I have covered many international mysteries on this blog, such as the strange story of the Arctic Sea, the puzzle of the Vela Incident,and the peculiar case of the ghost ship the Baltimore.  I’ve noticed that these posts usually are among the blog’s most popular. I don’t think, however, that any of these mysteries perhaps is as strange as the new puzzle of Cicada 3301. If you are curious, you will want to read Chris Bell’s account in today’s National Post. Bell describes how amateur cryptographers and hackers were enticed by a message in an internet forum called 4chan in January 2012, which appeared to contain hidden information encoded in the form of steganography. Those who tried to solve the problem soon walked through a door into an Alice of Wonderland world, with multiple cryptographic challenges. This puzzle was posed by an organization (almost certainly not an individual) with eclectic interests, which ranged from Mayan numbers to a British occult figure. How many groups would include references to medieval Welsh literature and King Arthur in the midst of an advanced cryptographic mystery? What was most staggering about this project was not the skills of the individuals involved -although they were prodigious- but rather the fact that their motive and identity both remained unknown. They appeared to be recruiting for some secret organization. Guesses about its identity have ranged from the NSA to the hackers group Anonymous. It could be a government agency, organized crime or a private firm. Some people even argued that this was an alternative reality game. But if so, it would have taken a group with immense resources (or that was very skilled at mass collaboration) to pull it off. …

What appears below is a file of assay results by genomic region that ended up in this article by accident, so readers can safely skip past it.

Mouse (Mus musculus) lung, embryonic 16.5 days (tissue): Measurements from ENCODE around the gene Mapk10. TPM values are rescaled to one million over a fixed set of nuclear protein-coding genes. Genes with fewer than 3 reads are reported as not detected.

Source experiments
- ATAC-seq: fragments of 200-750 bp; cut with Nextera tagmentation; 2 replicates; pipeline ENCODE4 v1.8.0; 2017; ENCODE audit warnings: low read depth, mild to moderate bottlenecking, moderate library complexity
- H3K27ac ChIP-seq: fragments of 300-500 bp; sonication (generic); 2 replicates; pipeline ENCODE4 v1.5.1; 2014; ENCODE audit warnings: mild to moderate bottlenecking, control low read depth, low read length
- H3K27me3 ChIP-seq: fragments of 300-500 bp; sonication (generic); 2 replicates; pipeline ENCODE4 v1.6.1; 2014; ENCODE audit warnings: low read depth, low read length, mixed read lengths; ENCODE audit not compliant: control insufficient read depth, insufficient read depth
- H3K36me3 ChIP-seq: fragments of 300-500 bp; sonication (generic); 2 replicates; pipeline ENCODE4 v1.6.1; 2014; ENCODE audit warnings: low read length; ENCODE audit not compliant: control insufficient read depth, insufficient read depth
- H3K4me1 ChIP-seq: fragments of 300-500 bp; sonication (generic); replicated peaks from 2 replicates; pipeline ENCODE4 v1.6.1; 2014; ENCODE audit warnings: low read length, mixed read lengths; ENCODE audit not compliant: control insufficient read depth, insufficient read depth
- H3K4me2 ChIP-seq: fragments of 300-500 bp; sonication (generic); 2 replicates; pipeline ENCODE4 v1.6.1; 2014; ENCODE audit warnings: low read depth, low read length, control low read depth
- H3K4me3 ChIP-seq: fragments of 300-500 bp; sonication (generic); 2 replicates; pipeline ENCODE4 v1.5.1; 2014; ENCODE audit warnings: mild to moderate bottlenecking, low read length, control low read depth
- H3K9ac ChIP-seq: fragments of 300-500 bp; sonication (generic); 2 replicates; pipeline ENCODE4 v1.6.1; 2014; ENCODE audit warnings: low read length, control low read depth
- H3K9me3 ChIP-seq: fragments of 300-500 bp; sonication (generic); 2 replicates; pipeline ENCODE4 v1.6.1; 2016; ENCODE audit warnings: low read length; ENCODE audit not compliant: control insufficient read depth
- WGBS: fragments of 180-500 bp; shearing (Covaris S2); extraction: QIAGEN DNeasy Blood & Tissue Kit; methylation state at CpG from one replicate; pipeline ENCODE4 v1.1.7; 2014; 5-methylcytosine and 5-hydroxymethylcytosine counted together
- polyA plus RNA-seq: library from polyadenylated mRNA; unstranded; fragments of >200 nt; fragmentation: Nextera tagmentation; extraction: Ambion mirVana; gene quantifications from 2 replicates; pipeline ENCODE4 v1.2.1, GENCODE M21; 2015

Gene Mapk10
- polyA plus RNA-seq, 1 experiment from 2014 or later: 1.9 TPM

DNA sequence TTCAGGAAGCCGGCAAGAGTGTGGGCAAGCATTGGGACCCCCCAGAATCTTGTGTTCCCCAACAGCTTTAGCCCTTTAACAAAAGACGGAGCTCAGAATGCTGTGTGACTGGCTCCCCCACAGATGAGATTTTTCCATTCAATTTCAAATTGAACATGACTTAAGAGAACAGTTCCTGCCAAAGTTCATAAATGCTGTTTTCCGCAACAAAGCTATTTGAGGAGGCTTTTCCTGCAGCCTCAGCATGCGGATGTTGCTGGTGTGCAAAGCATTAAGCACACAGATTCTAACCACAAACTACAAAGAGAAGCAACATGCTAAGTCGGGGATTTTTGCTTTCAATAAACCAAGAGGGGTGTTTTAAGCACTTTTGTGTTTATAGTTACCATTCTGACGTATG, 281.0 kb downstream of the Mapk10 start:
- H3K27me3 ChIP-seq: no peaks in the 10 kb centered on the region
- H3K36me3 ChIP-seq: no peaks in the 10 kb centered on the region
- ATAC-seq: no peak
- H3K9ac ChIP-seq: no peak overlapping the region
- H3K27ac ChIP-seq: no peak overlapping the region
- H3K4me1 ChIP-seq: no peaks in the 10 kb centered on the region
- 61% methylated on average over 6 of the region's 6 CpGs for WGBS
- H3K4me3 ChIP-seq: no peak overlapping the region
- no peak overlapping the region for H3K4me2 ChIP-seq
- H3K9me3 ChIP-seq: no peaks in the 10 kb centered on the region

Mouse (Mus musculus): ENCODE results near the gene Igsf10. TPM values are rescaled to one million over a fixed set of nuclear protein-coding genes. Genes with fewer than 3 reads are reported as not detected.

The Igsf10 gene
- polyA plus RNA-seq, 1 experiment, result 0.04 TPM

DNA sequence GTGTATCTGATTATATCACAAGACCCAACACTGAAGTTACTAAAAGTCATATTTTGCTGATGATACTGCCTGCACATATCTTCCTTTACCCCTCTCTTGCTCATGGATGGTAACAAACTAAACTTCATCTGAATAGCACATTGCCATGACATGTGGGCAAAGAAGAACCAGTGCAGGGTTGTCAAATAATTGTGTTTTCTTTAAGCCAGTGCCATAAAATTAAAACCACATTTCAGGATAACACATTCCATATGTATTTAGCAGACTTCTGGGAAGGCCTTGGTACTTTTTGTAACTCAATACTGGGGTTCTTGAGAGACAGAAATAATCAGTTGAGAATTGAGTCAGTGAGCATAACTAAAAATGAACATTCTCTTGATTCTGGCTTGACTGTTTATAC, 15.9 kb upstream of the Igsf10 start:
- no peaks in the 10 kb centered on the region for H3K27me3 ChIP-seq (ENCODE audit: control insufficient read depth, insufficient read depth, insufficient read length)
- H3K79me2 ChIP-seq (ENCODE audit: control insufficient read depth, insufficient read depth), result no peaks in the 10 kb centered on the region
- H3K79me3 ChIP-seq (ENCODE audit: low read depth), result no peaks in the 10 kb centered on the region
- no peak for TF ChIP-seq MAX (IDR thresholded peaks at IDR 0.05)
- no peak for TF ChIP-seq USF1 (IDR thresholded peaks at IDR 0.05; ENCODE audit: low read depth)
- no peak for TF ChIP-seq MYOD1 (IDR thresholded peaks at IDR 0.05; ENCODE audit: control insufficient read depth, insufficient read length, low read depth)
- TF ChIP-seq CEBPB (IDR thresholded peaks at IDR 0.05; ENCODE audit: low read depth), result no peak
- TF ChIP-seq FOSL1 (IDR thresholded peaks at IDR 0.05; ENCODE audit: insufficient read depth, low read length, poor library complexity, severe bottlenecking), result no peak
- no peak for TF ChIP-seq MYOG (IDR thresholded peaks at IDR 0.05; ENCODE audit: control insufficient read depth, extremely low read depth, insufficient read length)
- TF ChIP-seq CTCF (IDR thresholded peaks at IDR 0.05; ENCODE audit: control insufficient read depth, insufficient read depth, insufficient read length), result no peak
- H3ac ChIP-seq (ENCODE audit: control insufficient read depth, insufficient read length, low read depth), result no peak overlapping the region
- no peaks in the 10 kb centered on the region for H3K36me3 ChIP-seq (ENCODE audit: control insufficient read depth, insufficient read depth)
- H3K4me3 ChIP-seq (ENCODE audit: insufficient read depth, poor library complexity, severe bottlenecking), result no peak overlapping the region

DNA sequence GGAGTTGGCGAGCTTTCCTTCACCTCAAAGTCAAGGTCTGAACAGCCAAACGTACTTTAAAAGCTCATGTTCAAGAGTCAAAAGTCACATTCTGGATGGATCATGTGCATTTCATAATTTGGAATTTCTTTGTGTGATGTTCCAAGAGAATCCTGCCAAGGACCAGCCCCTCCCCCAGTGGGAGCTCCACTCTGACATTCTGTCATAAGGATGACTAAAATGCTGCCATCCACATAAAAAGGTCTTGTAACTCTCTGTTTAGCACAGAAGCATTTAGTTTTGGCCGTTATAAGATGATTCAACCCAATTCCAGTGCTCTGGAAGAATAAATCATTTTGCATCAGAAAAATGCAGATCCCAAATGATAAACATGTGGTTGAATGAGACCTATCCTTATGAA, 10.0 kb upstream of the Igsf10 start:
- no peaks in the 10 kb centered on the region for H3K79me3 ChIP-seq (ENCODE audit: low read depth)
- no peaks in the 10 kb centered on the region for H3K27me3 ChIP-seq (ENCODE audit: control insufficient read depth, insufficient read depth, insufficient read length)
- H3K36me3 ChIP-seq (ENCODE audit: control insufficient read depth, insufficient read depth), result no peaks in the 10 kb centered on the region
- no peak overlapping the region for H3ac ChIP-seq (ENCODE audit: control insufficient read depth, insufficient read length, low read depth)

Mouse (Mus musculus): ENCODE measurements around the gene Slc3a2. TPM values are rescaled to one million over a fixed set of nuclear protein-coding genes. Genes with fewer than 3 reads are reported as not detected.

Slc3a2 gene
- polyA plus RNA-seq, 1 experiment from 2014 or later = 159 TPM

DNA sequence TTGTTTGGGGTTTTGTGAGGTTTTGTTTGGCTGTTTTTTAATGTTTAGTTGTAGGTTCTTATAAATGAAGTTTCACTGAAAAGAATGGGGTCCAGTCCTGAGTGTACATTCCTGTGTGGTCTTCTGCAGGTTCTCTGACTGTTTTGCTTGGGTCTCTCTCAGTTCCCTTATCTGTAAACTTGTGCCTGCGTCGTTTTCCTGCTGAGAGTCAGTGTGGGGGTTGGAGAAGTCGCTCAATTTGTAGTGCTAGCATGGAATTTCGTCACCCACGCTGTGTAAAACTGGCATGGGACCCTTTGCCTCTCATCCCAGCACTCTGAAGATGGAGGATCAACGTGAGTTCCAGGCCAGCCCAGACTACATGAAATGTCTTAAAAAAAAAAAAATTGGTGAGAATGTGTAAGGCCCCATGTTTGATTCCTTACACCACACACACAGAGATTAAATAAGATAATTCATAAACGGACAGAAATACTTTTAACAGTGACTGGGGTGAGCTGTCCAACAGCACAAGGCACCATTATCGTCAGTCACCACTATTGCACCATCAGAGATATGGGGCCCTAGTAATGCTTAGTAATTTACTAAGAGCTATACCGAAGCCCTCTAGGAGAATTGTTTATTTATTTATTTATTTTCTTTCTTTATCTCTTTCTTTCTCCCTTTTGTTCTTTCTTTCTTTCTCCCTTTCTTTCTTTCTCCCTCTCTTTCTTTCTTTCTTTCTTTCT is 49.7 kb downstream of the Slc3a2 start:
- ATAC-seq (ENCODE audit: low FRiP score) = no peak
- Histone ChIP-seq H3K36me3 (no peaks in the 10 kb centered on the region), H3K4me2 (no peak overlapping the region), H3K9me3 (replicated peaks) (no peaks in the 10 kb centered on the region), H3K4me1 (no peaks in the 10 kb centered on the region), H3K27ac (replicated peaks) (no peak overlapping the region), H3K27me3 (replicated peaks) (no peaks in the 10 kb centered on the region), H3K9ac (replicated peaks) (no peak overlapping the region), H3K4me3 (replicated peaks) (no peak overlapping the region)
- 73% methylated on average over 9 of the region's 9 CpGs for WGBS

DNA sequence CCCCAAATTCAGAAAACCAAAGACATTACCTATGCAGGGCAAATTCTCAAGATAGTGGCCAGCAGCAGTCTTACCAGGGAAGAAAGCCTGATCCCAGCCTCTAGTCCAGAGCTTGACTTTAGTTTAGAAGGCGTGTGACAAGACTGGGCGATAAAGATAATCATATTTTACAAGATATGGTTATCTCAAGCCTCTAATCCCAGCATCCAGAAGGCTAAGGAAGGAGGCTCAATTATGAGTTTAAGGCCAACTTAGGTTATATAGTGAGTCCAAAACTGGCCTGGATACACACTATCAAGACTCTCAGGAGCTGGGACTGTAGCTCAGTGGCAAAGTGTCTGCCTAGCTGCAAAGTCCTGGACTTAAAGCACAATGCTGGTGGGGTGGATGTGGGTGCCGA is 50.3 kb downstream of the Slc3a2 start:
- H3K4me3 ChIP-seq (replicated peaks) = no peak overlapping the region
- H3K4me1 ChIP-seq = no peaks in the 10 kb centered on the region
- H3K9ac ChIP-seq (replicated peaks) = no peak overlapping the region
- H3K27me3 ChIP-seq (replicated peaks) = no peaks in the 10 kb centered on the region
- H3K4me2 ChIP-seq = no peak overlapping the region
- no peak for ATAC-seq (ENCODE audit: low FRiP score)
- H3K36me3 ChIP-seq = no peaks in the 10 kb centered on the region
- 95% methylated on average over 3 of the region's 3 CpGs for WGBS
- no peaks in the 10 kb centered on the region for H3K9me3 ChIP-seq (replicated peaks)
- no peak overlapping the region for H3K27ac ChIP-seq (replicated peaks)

Decriminalizing drugs in the Americas

Map of America by Stuart Miles at
Map of America by Stuart Miles at